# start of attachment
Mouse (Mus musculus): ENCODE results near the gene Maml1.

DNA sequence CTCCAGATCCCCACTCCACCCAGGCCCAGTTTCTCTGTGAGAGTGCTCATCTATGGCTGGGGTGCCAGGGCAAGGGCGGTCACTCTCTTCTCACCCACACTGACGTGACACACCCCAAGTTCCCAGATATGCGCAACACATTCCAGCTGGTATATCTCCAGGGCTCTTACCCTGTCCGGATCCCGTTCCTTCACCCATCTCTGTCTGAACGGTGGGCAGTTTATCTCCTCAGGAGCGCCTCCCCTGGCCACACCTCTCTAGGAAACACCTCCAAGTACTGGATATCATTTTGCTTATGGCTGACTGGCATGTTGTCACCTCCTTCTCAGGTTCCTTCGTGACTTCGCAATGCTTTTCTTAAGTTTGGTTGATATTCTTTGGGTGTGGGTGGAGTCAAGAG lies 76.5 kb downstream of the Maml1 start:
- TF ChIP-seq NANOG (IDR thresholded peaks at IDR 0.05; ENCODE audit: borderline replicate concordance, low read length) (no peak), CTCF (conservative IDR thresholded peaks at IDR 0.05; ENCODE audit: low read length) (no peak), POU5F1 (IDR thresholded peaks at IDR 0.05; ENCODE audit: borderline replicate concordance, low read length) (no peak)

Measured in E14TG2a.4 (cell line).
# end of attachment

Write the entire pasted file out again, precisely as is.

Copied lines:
Mouse (Mus musculus): ENCODE results near the gene Maml1.

DNA sequence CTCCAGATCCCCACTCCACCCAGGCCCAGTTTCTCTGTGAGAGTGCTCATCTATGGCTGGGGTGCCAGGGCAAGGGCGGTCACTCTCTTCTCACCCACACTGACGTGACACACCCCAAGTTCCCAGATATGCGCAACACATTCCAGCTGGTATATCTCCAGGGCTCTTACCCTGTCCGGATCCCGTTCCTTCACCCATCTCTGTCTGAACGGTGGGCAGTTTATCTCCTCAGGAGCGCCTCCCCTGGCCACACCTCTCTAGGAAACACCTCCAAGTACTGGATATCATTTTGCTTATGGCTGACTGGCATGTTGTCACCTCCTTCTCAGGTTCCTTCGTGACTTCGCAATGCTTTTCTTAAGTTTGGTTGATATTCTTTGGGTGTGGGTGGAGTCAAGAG lies 76.5 kb downstream of the Maml1 start:
- TF ChIP-seq NANOG (IDR thresholded peaks at IDR 0.05; ENCODE audit: borderline replicate concordance, low read length) (no peak), CTCF (conservative IDR thresholded peaks at IDR 0.05; ENCODE audit: low read length) (no peak), POU5F1 (IDR thresholded peaks at IDR 0.05; ENCODE audit: borderline replicate concordance, low read length) (no peak)

Measured in E14TG2a.4 (cell line).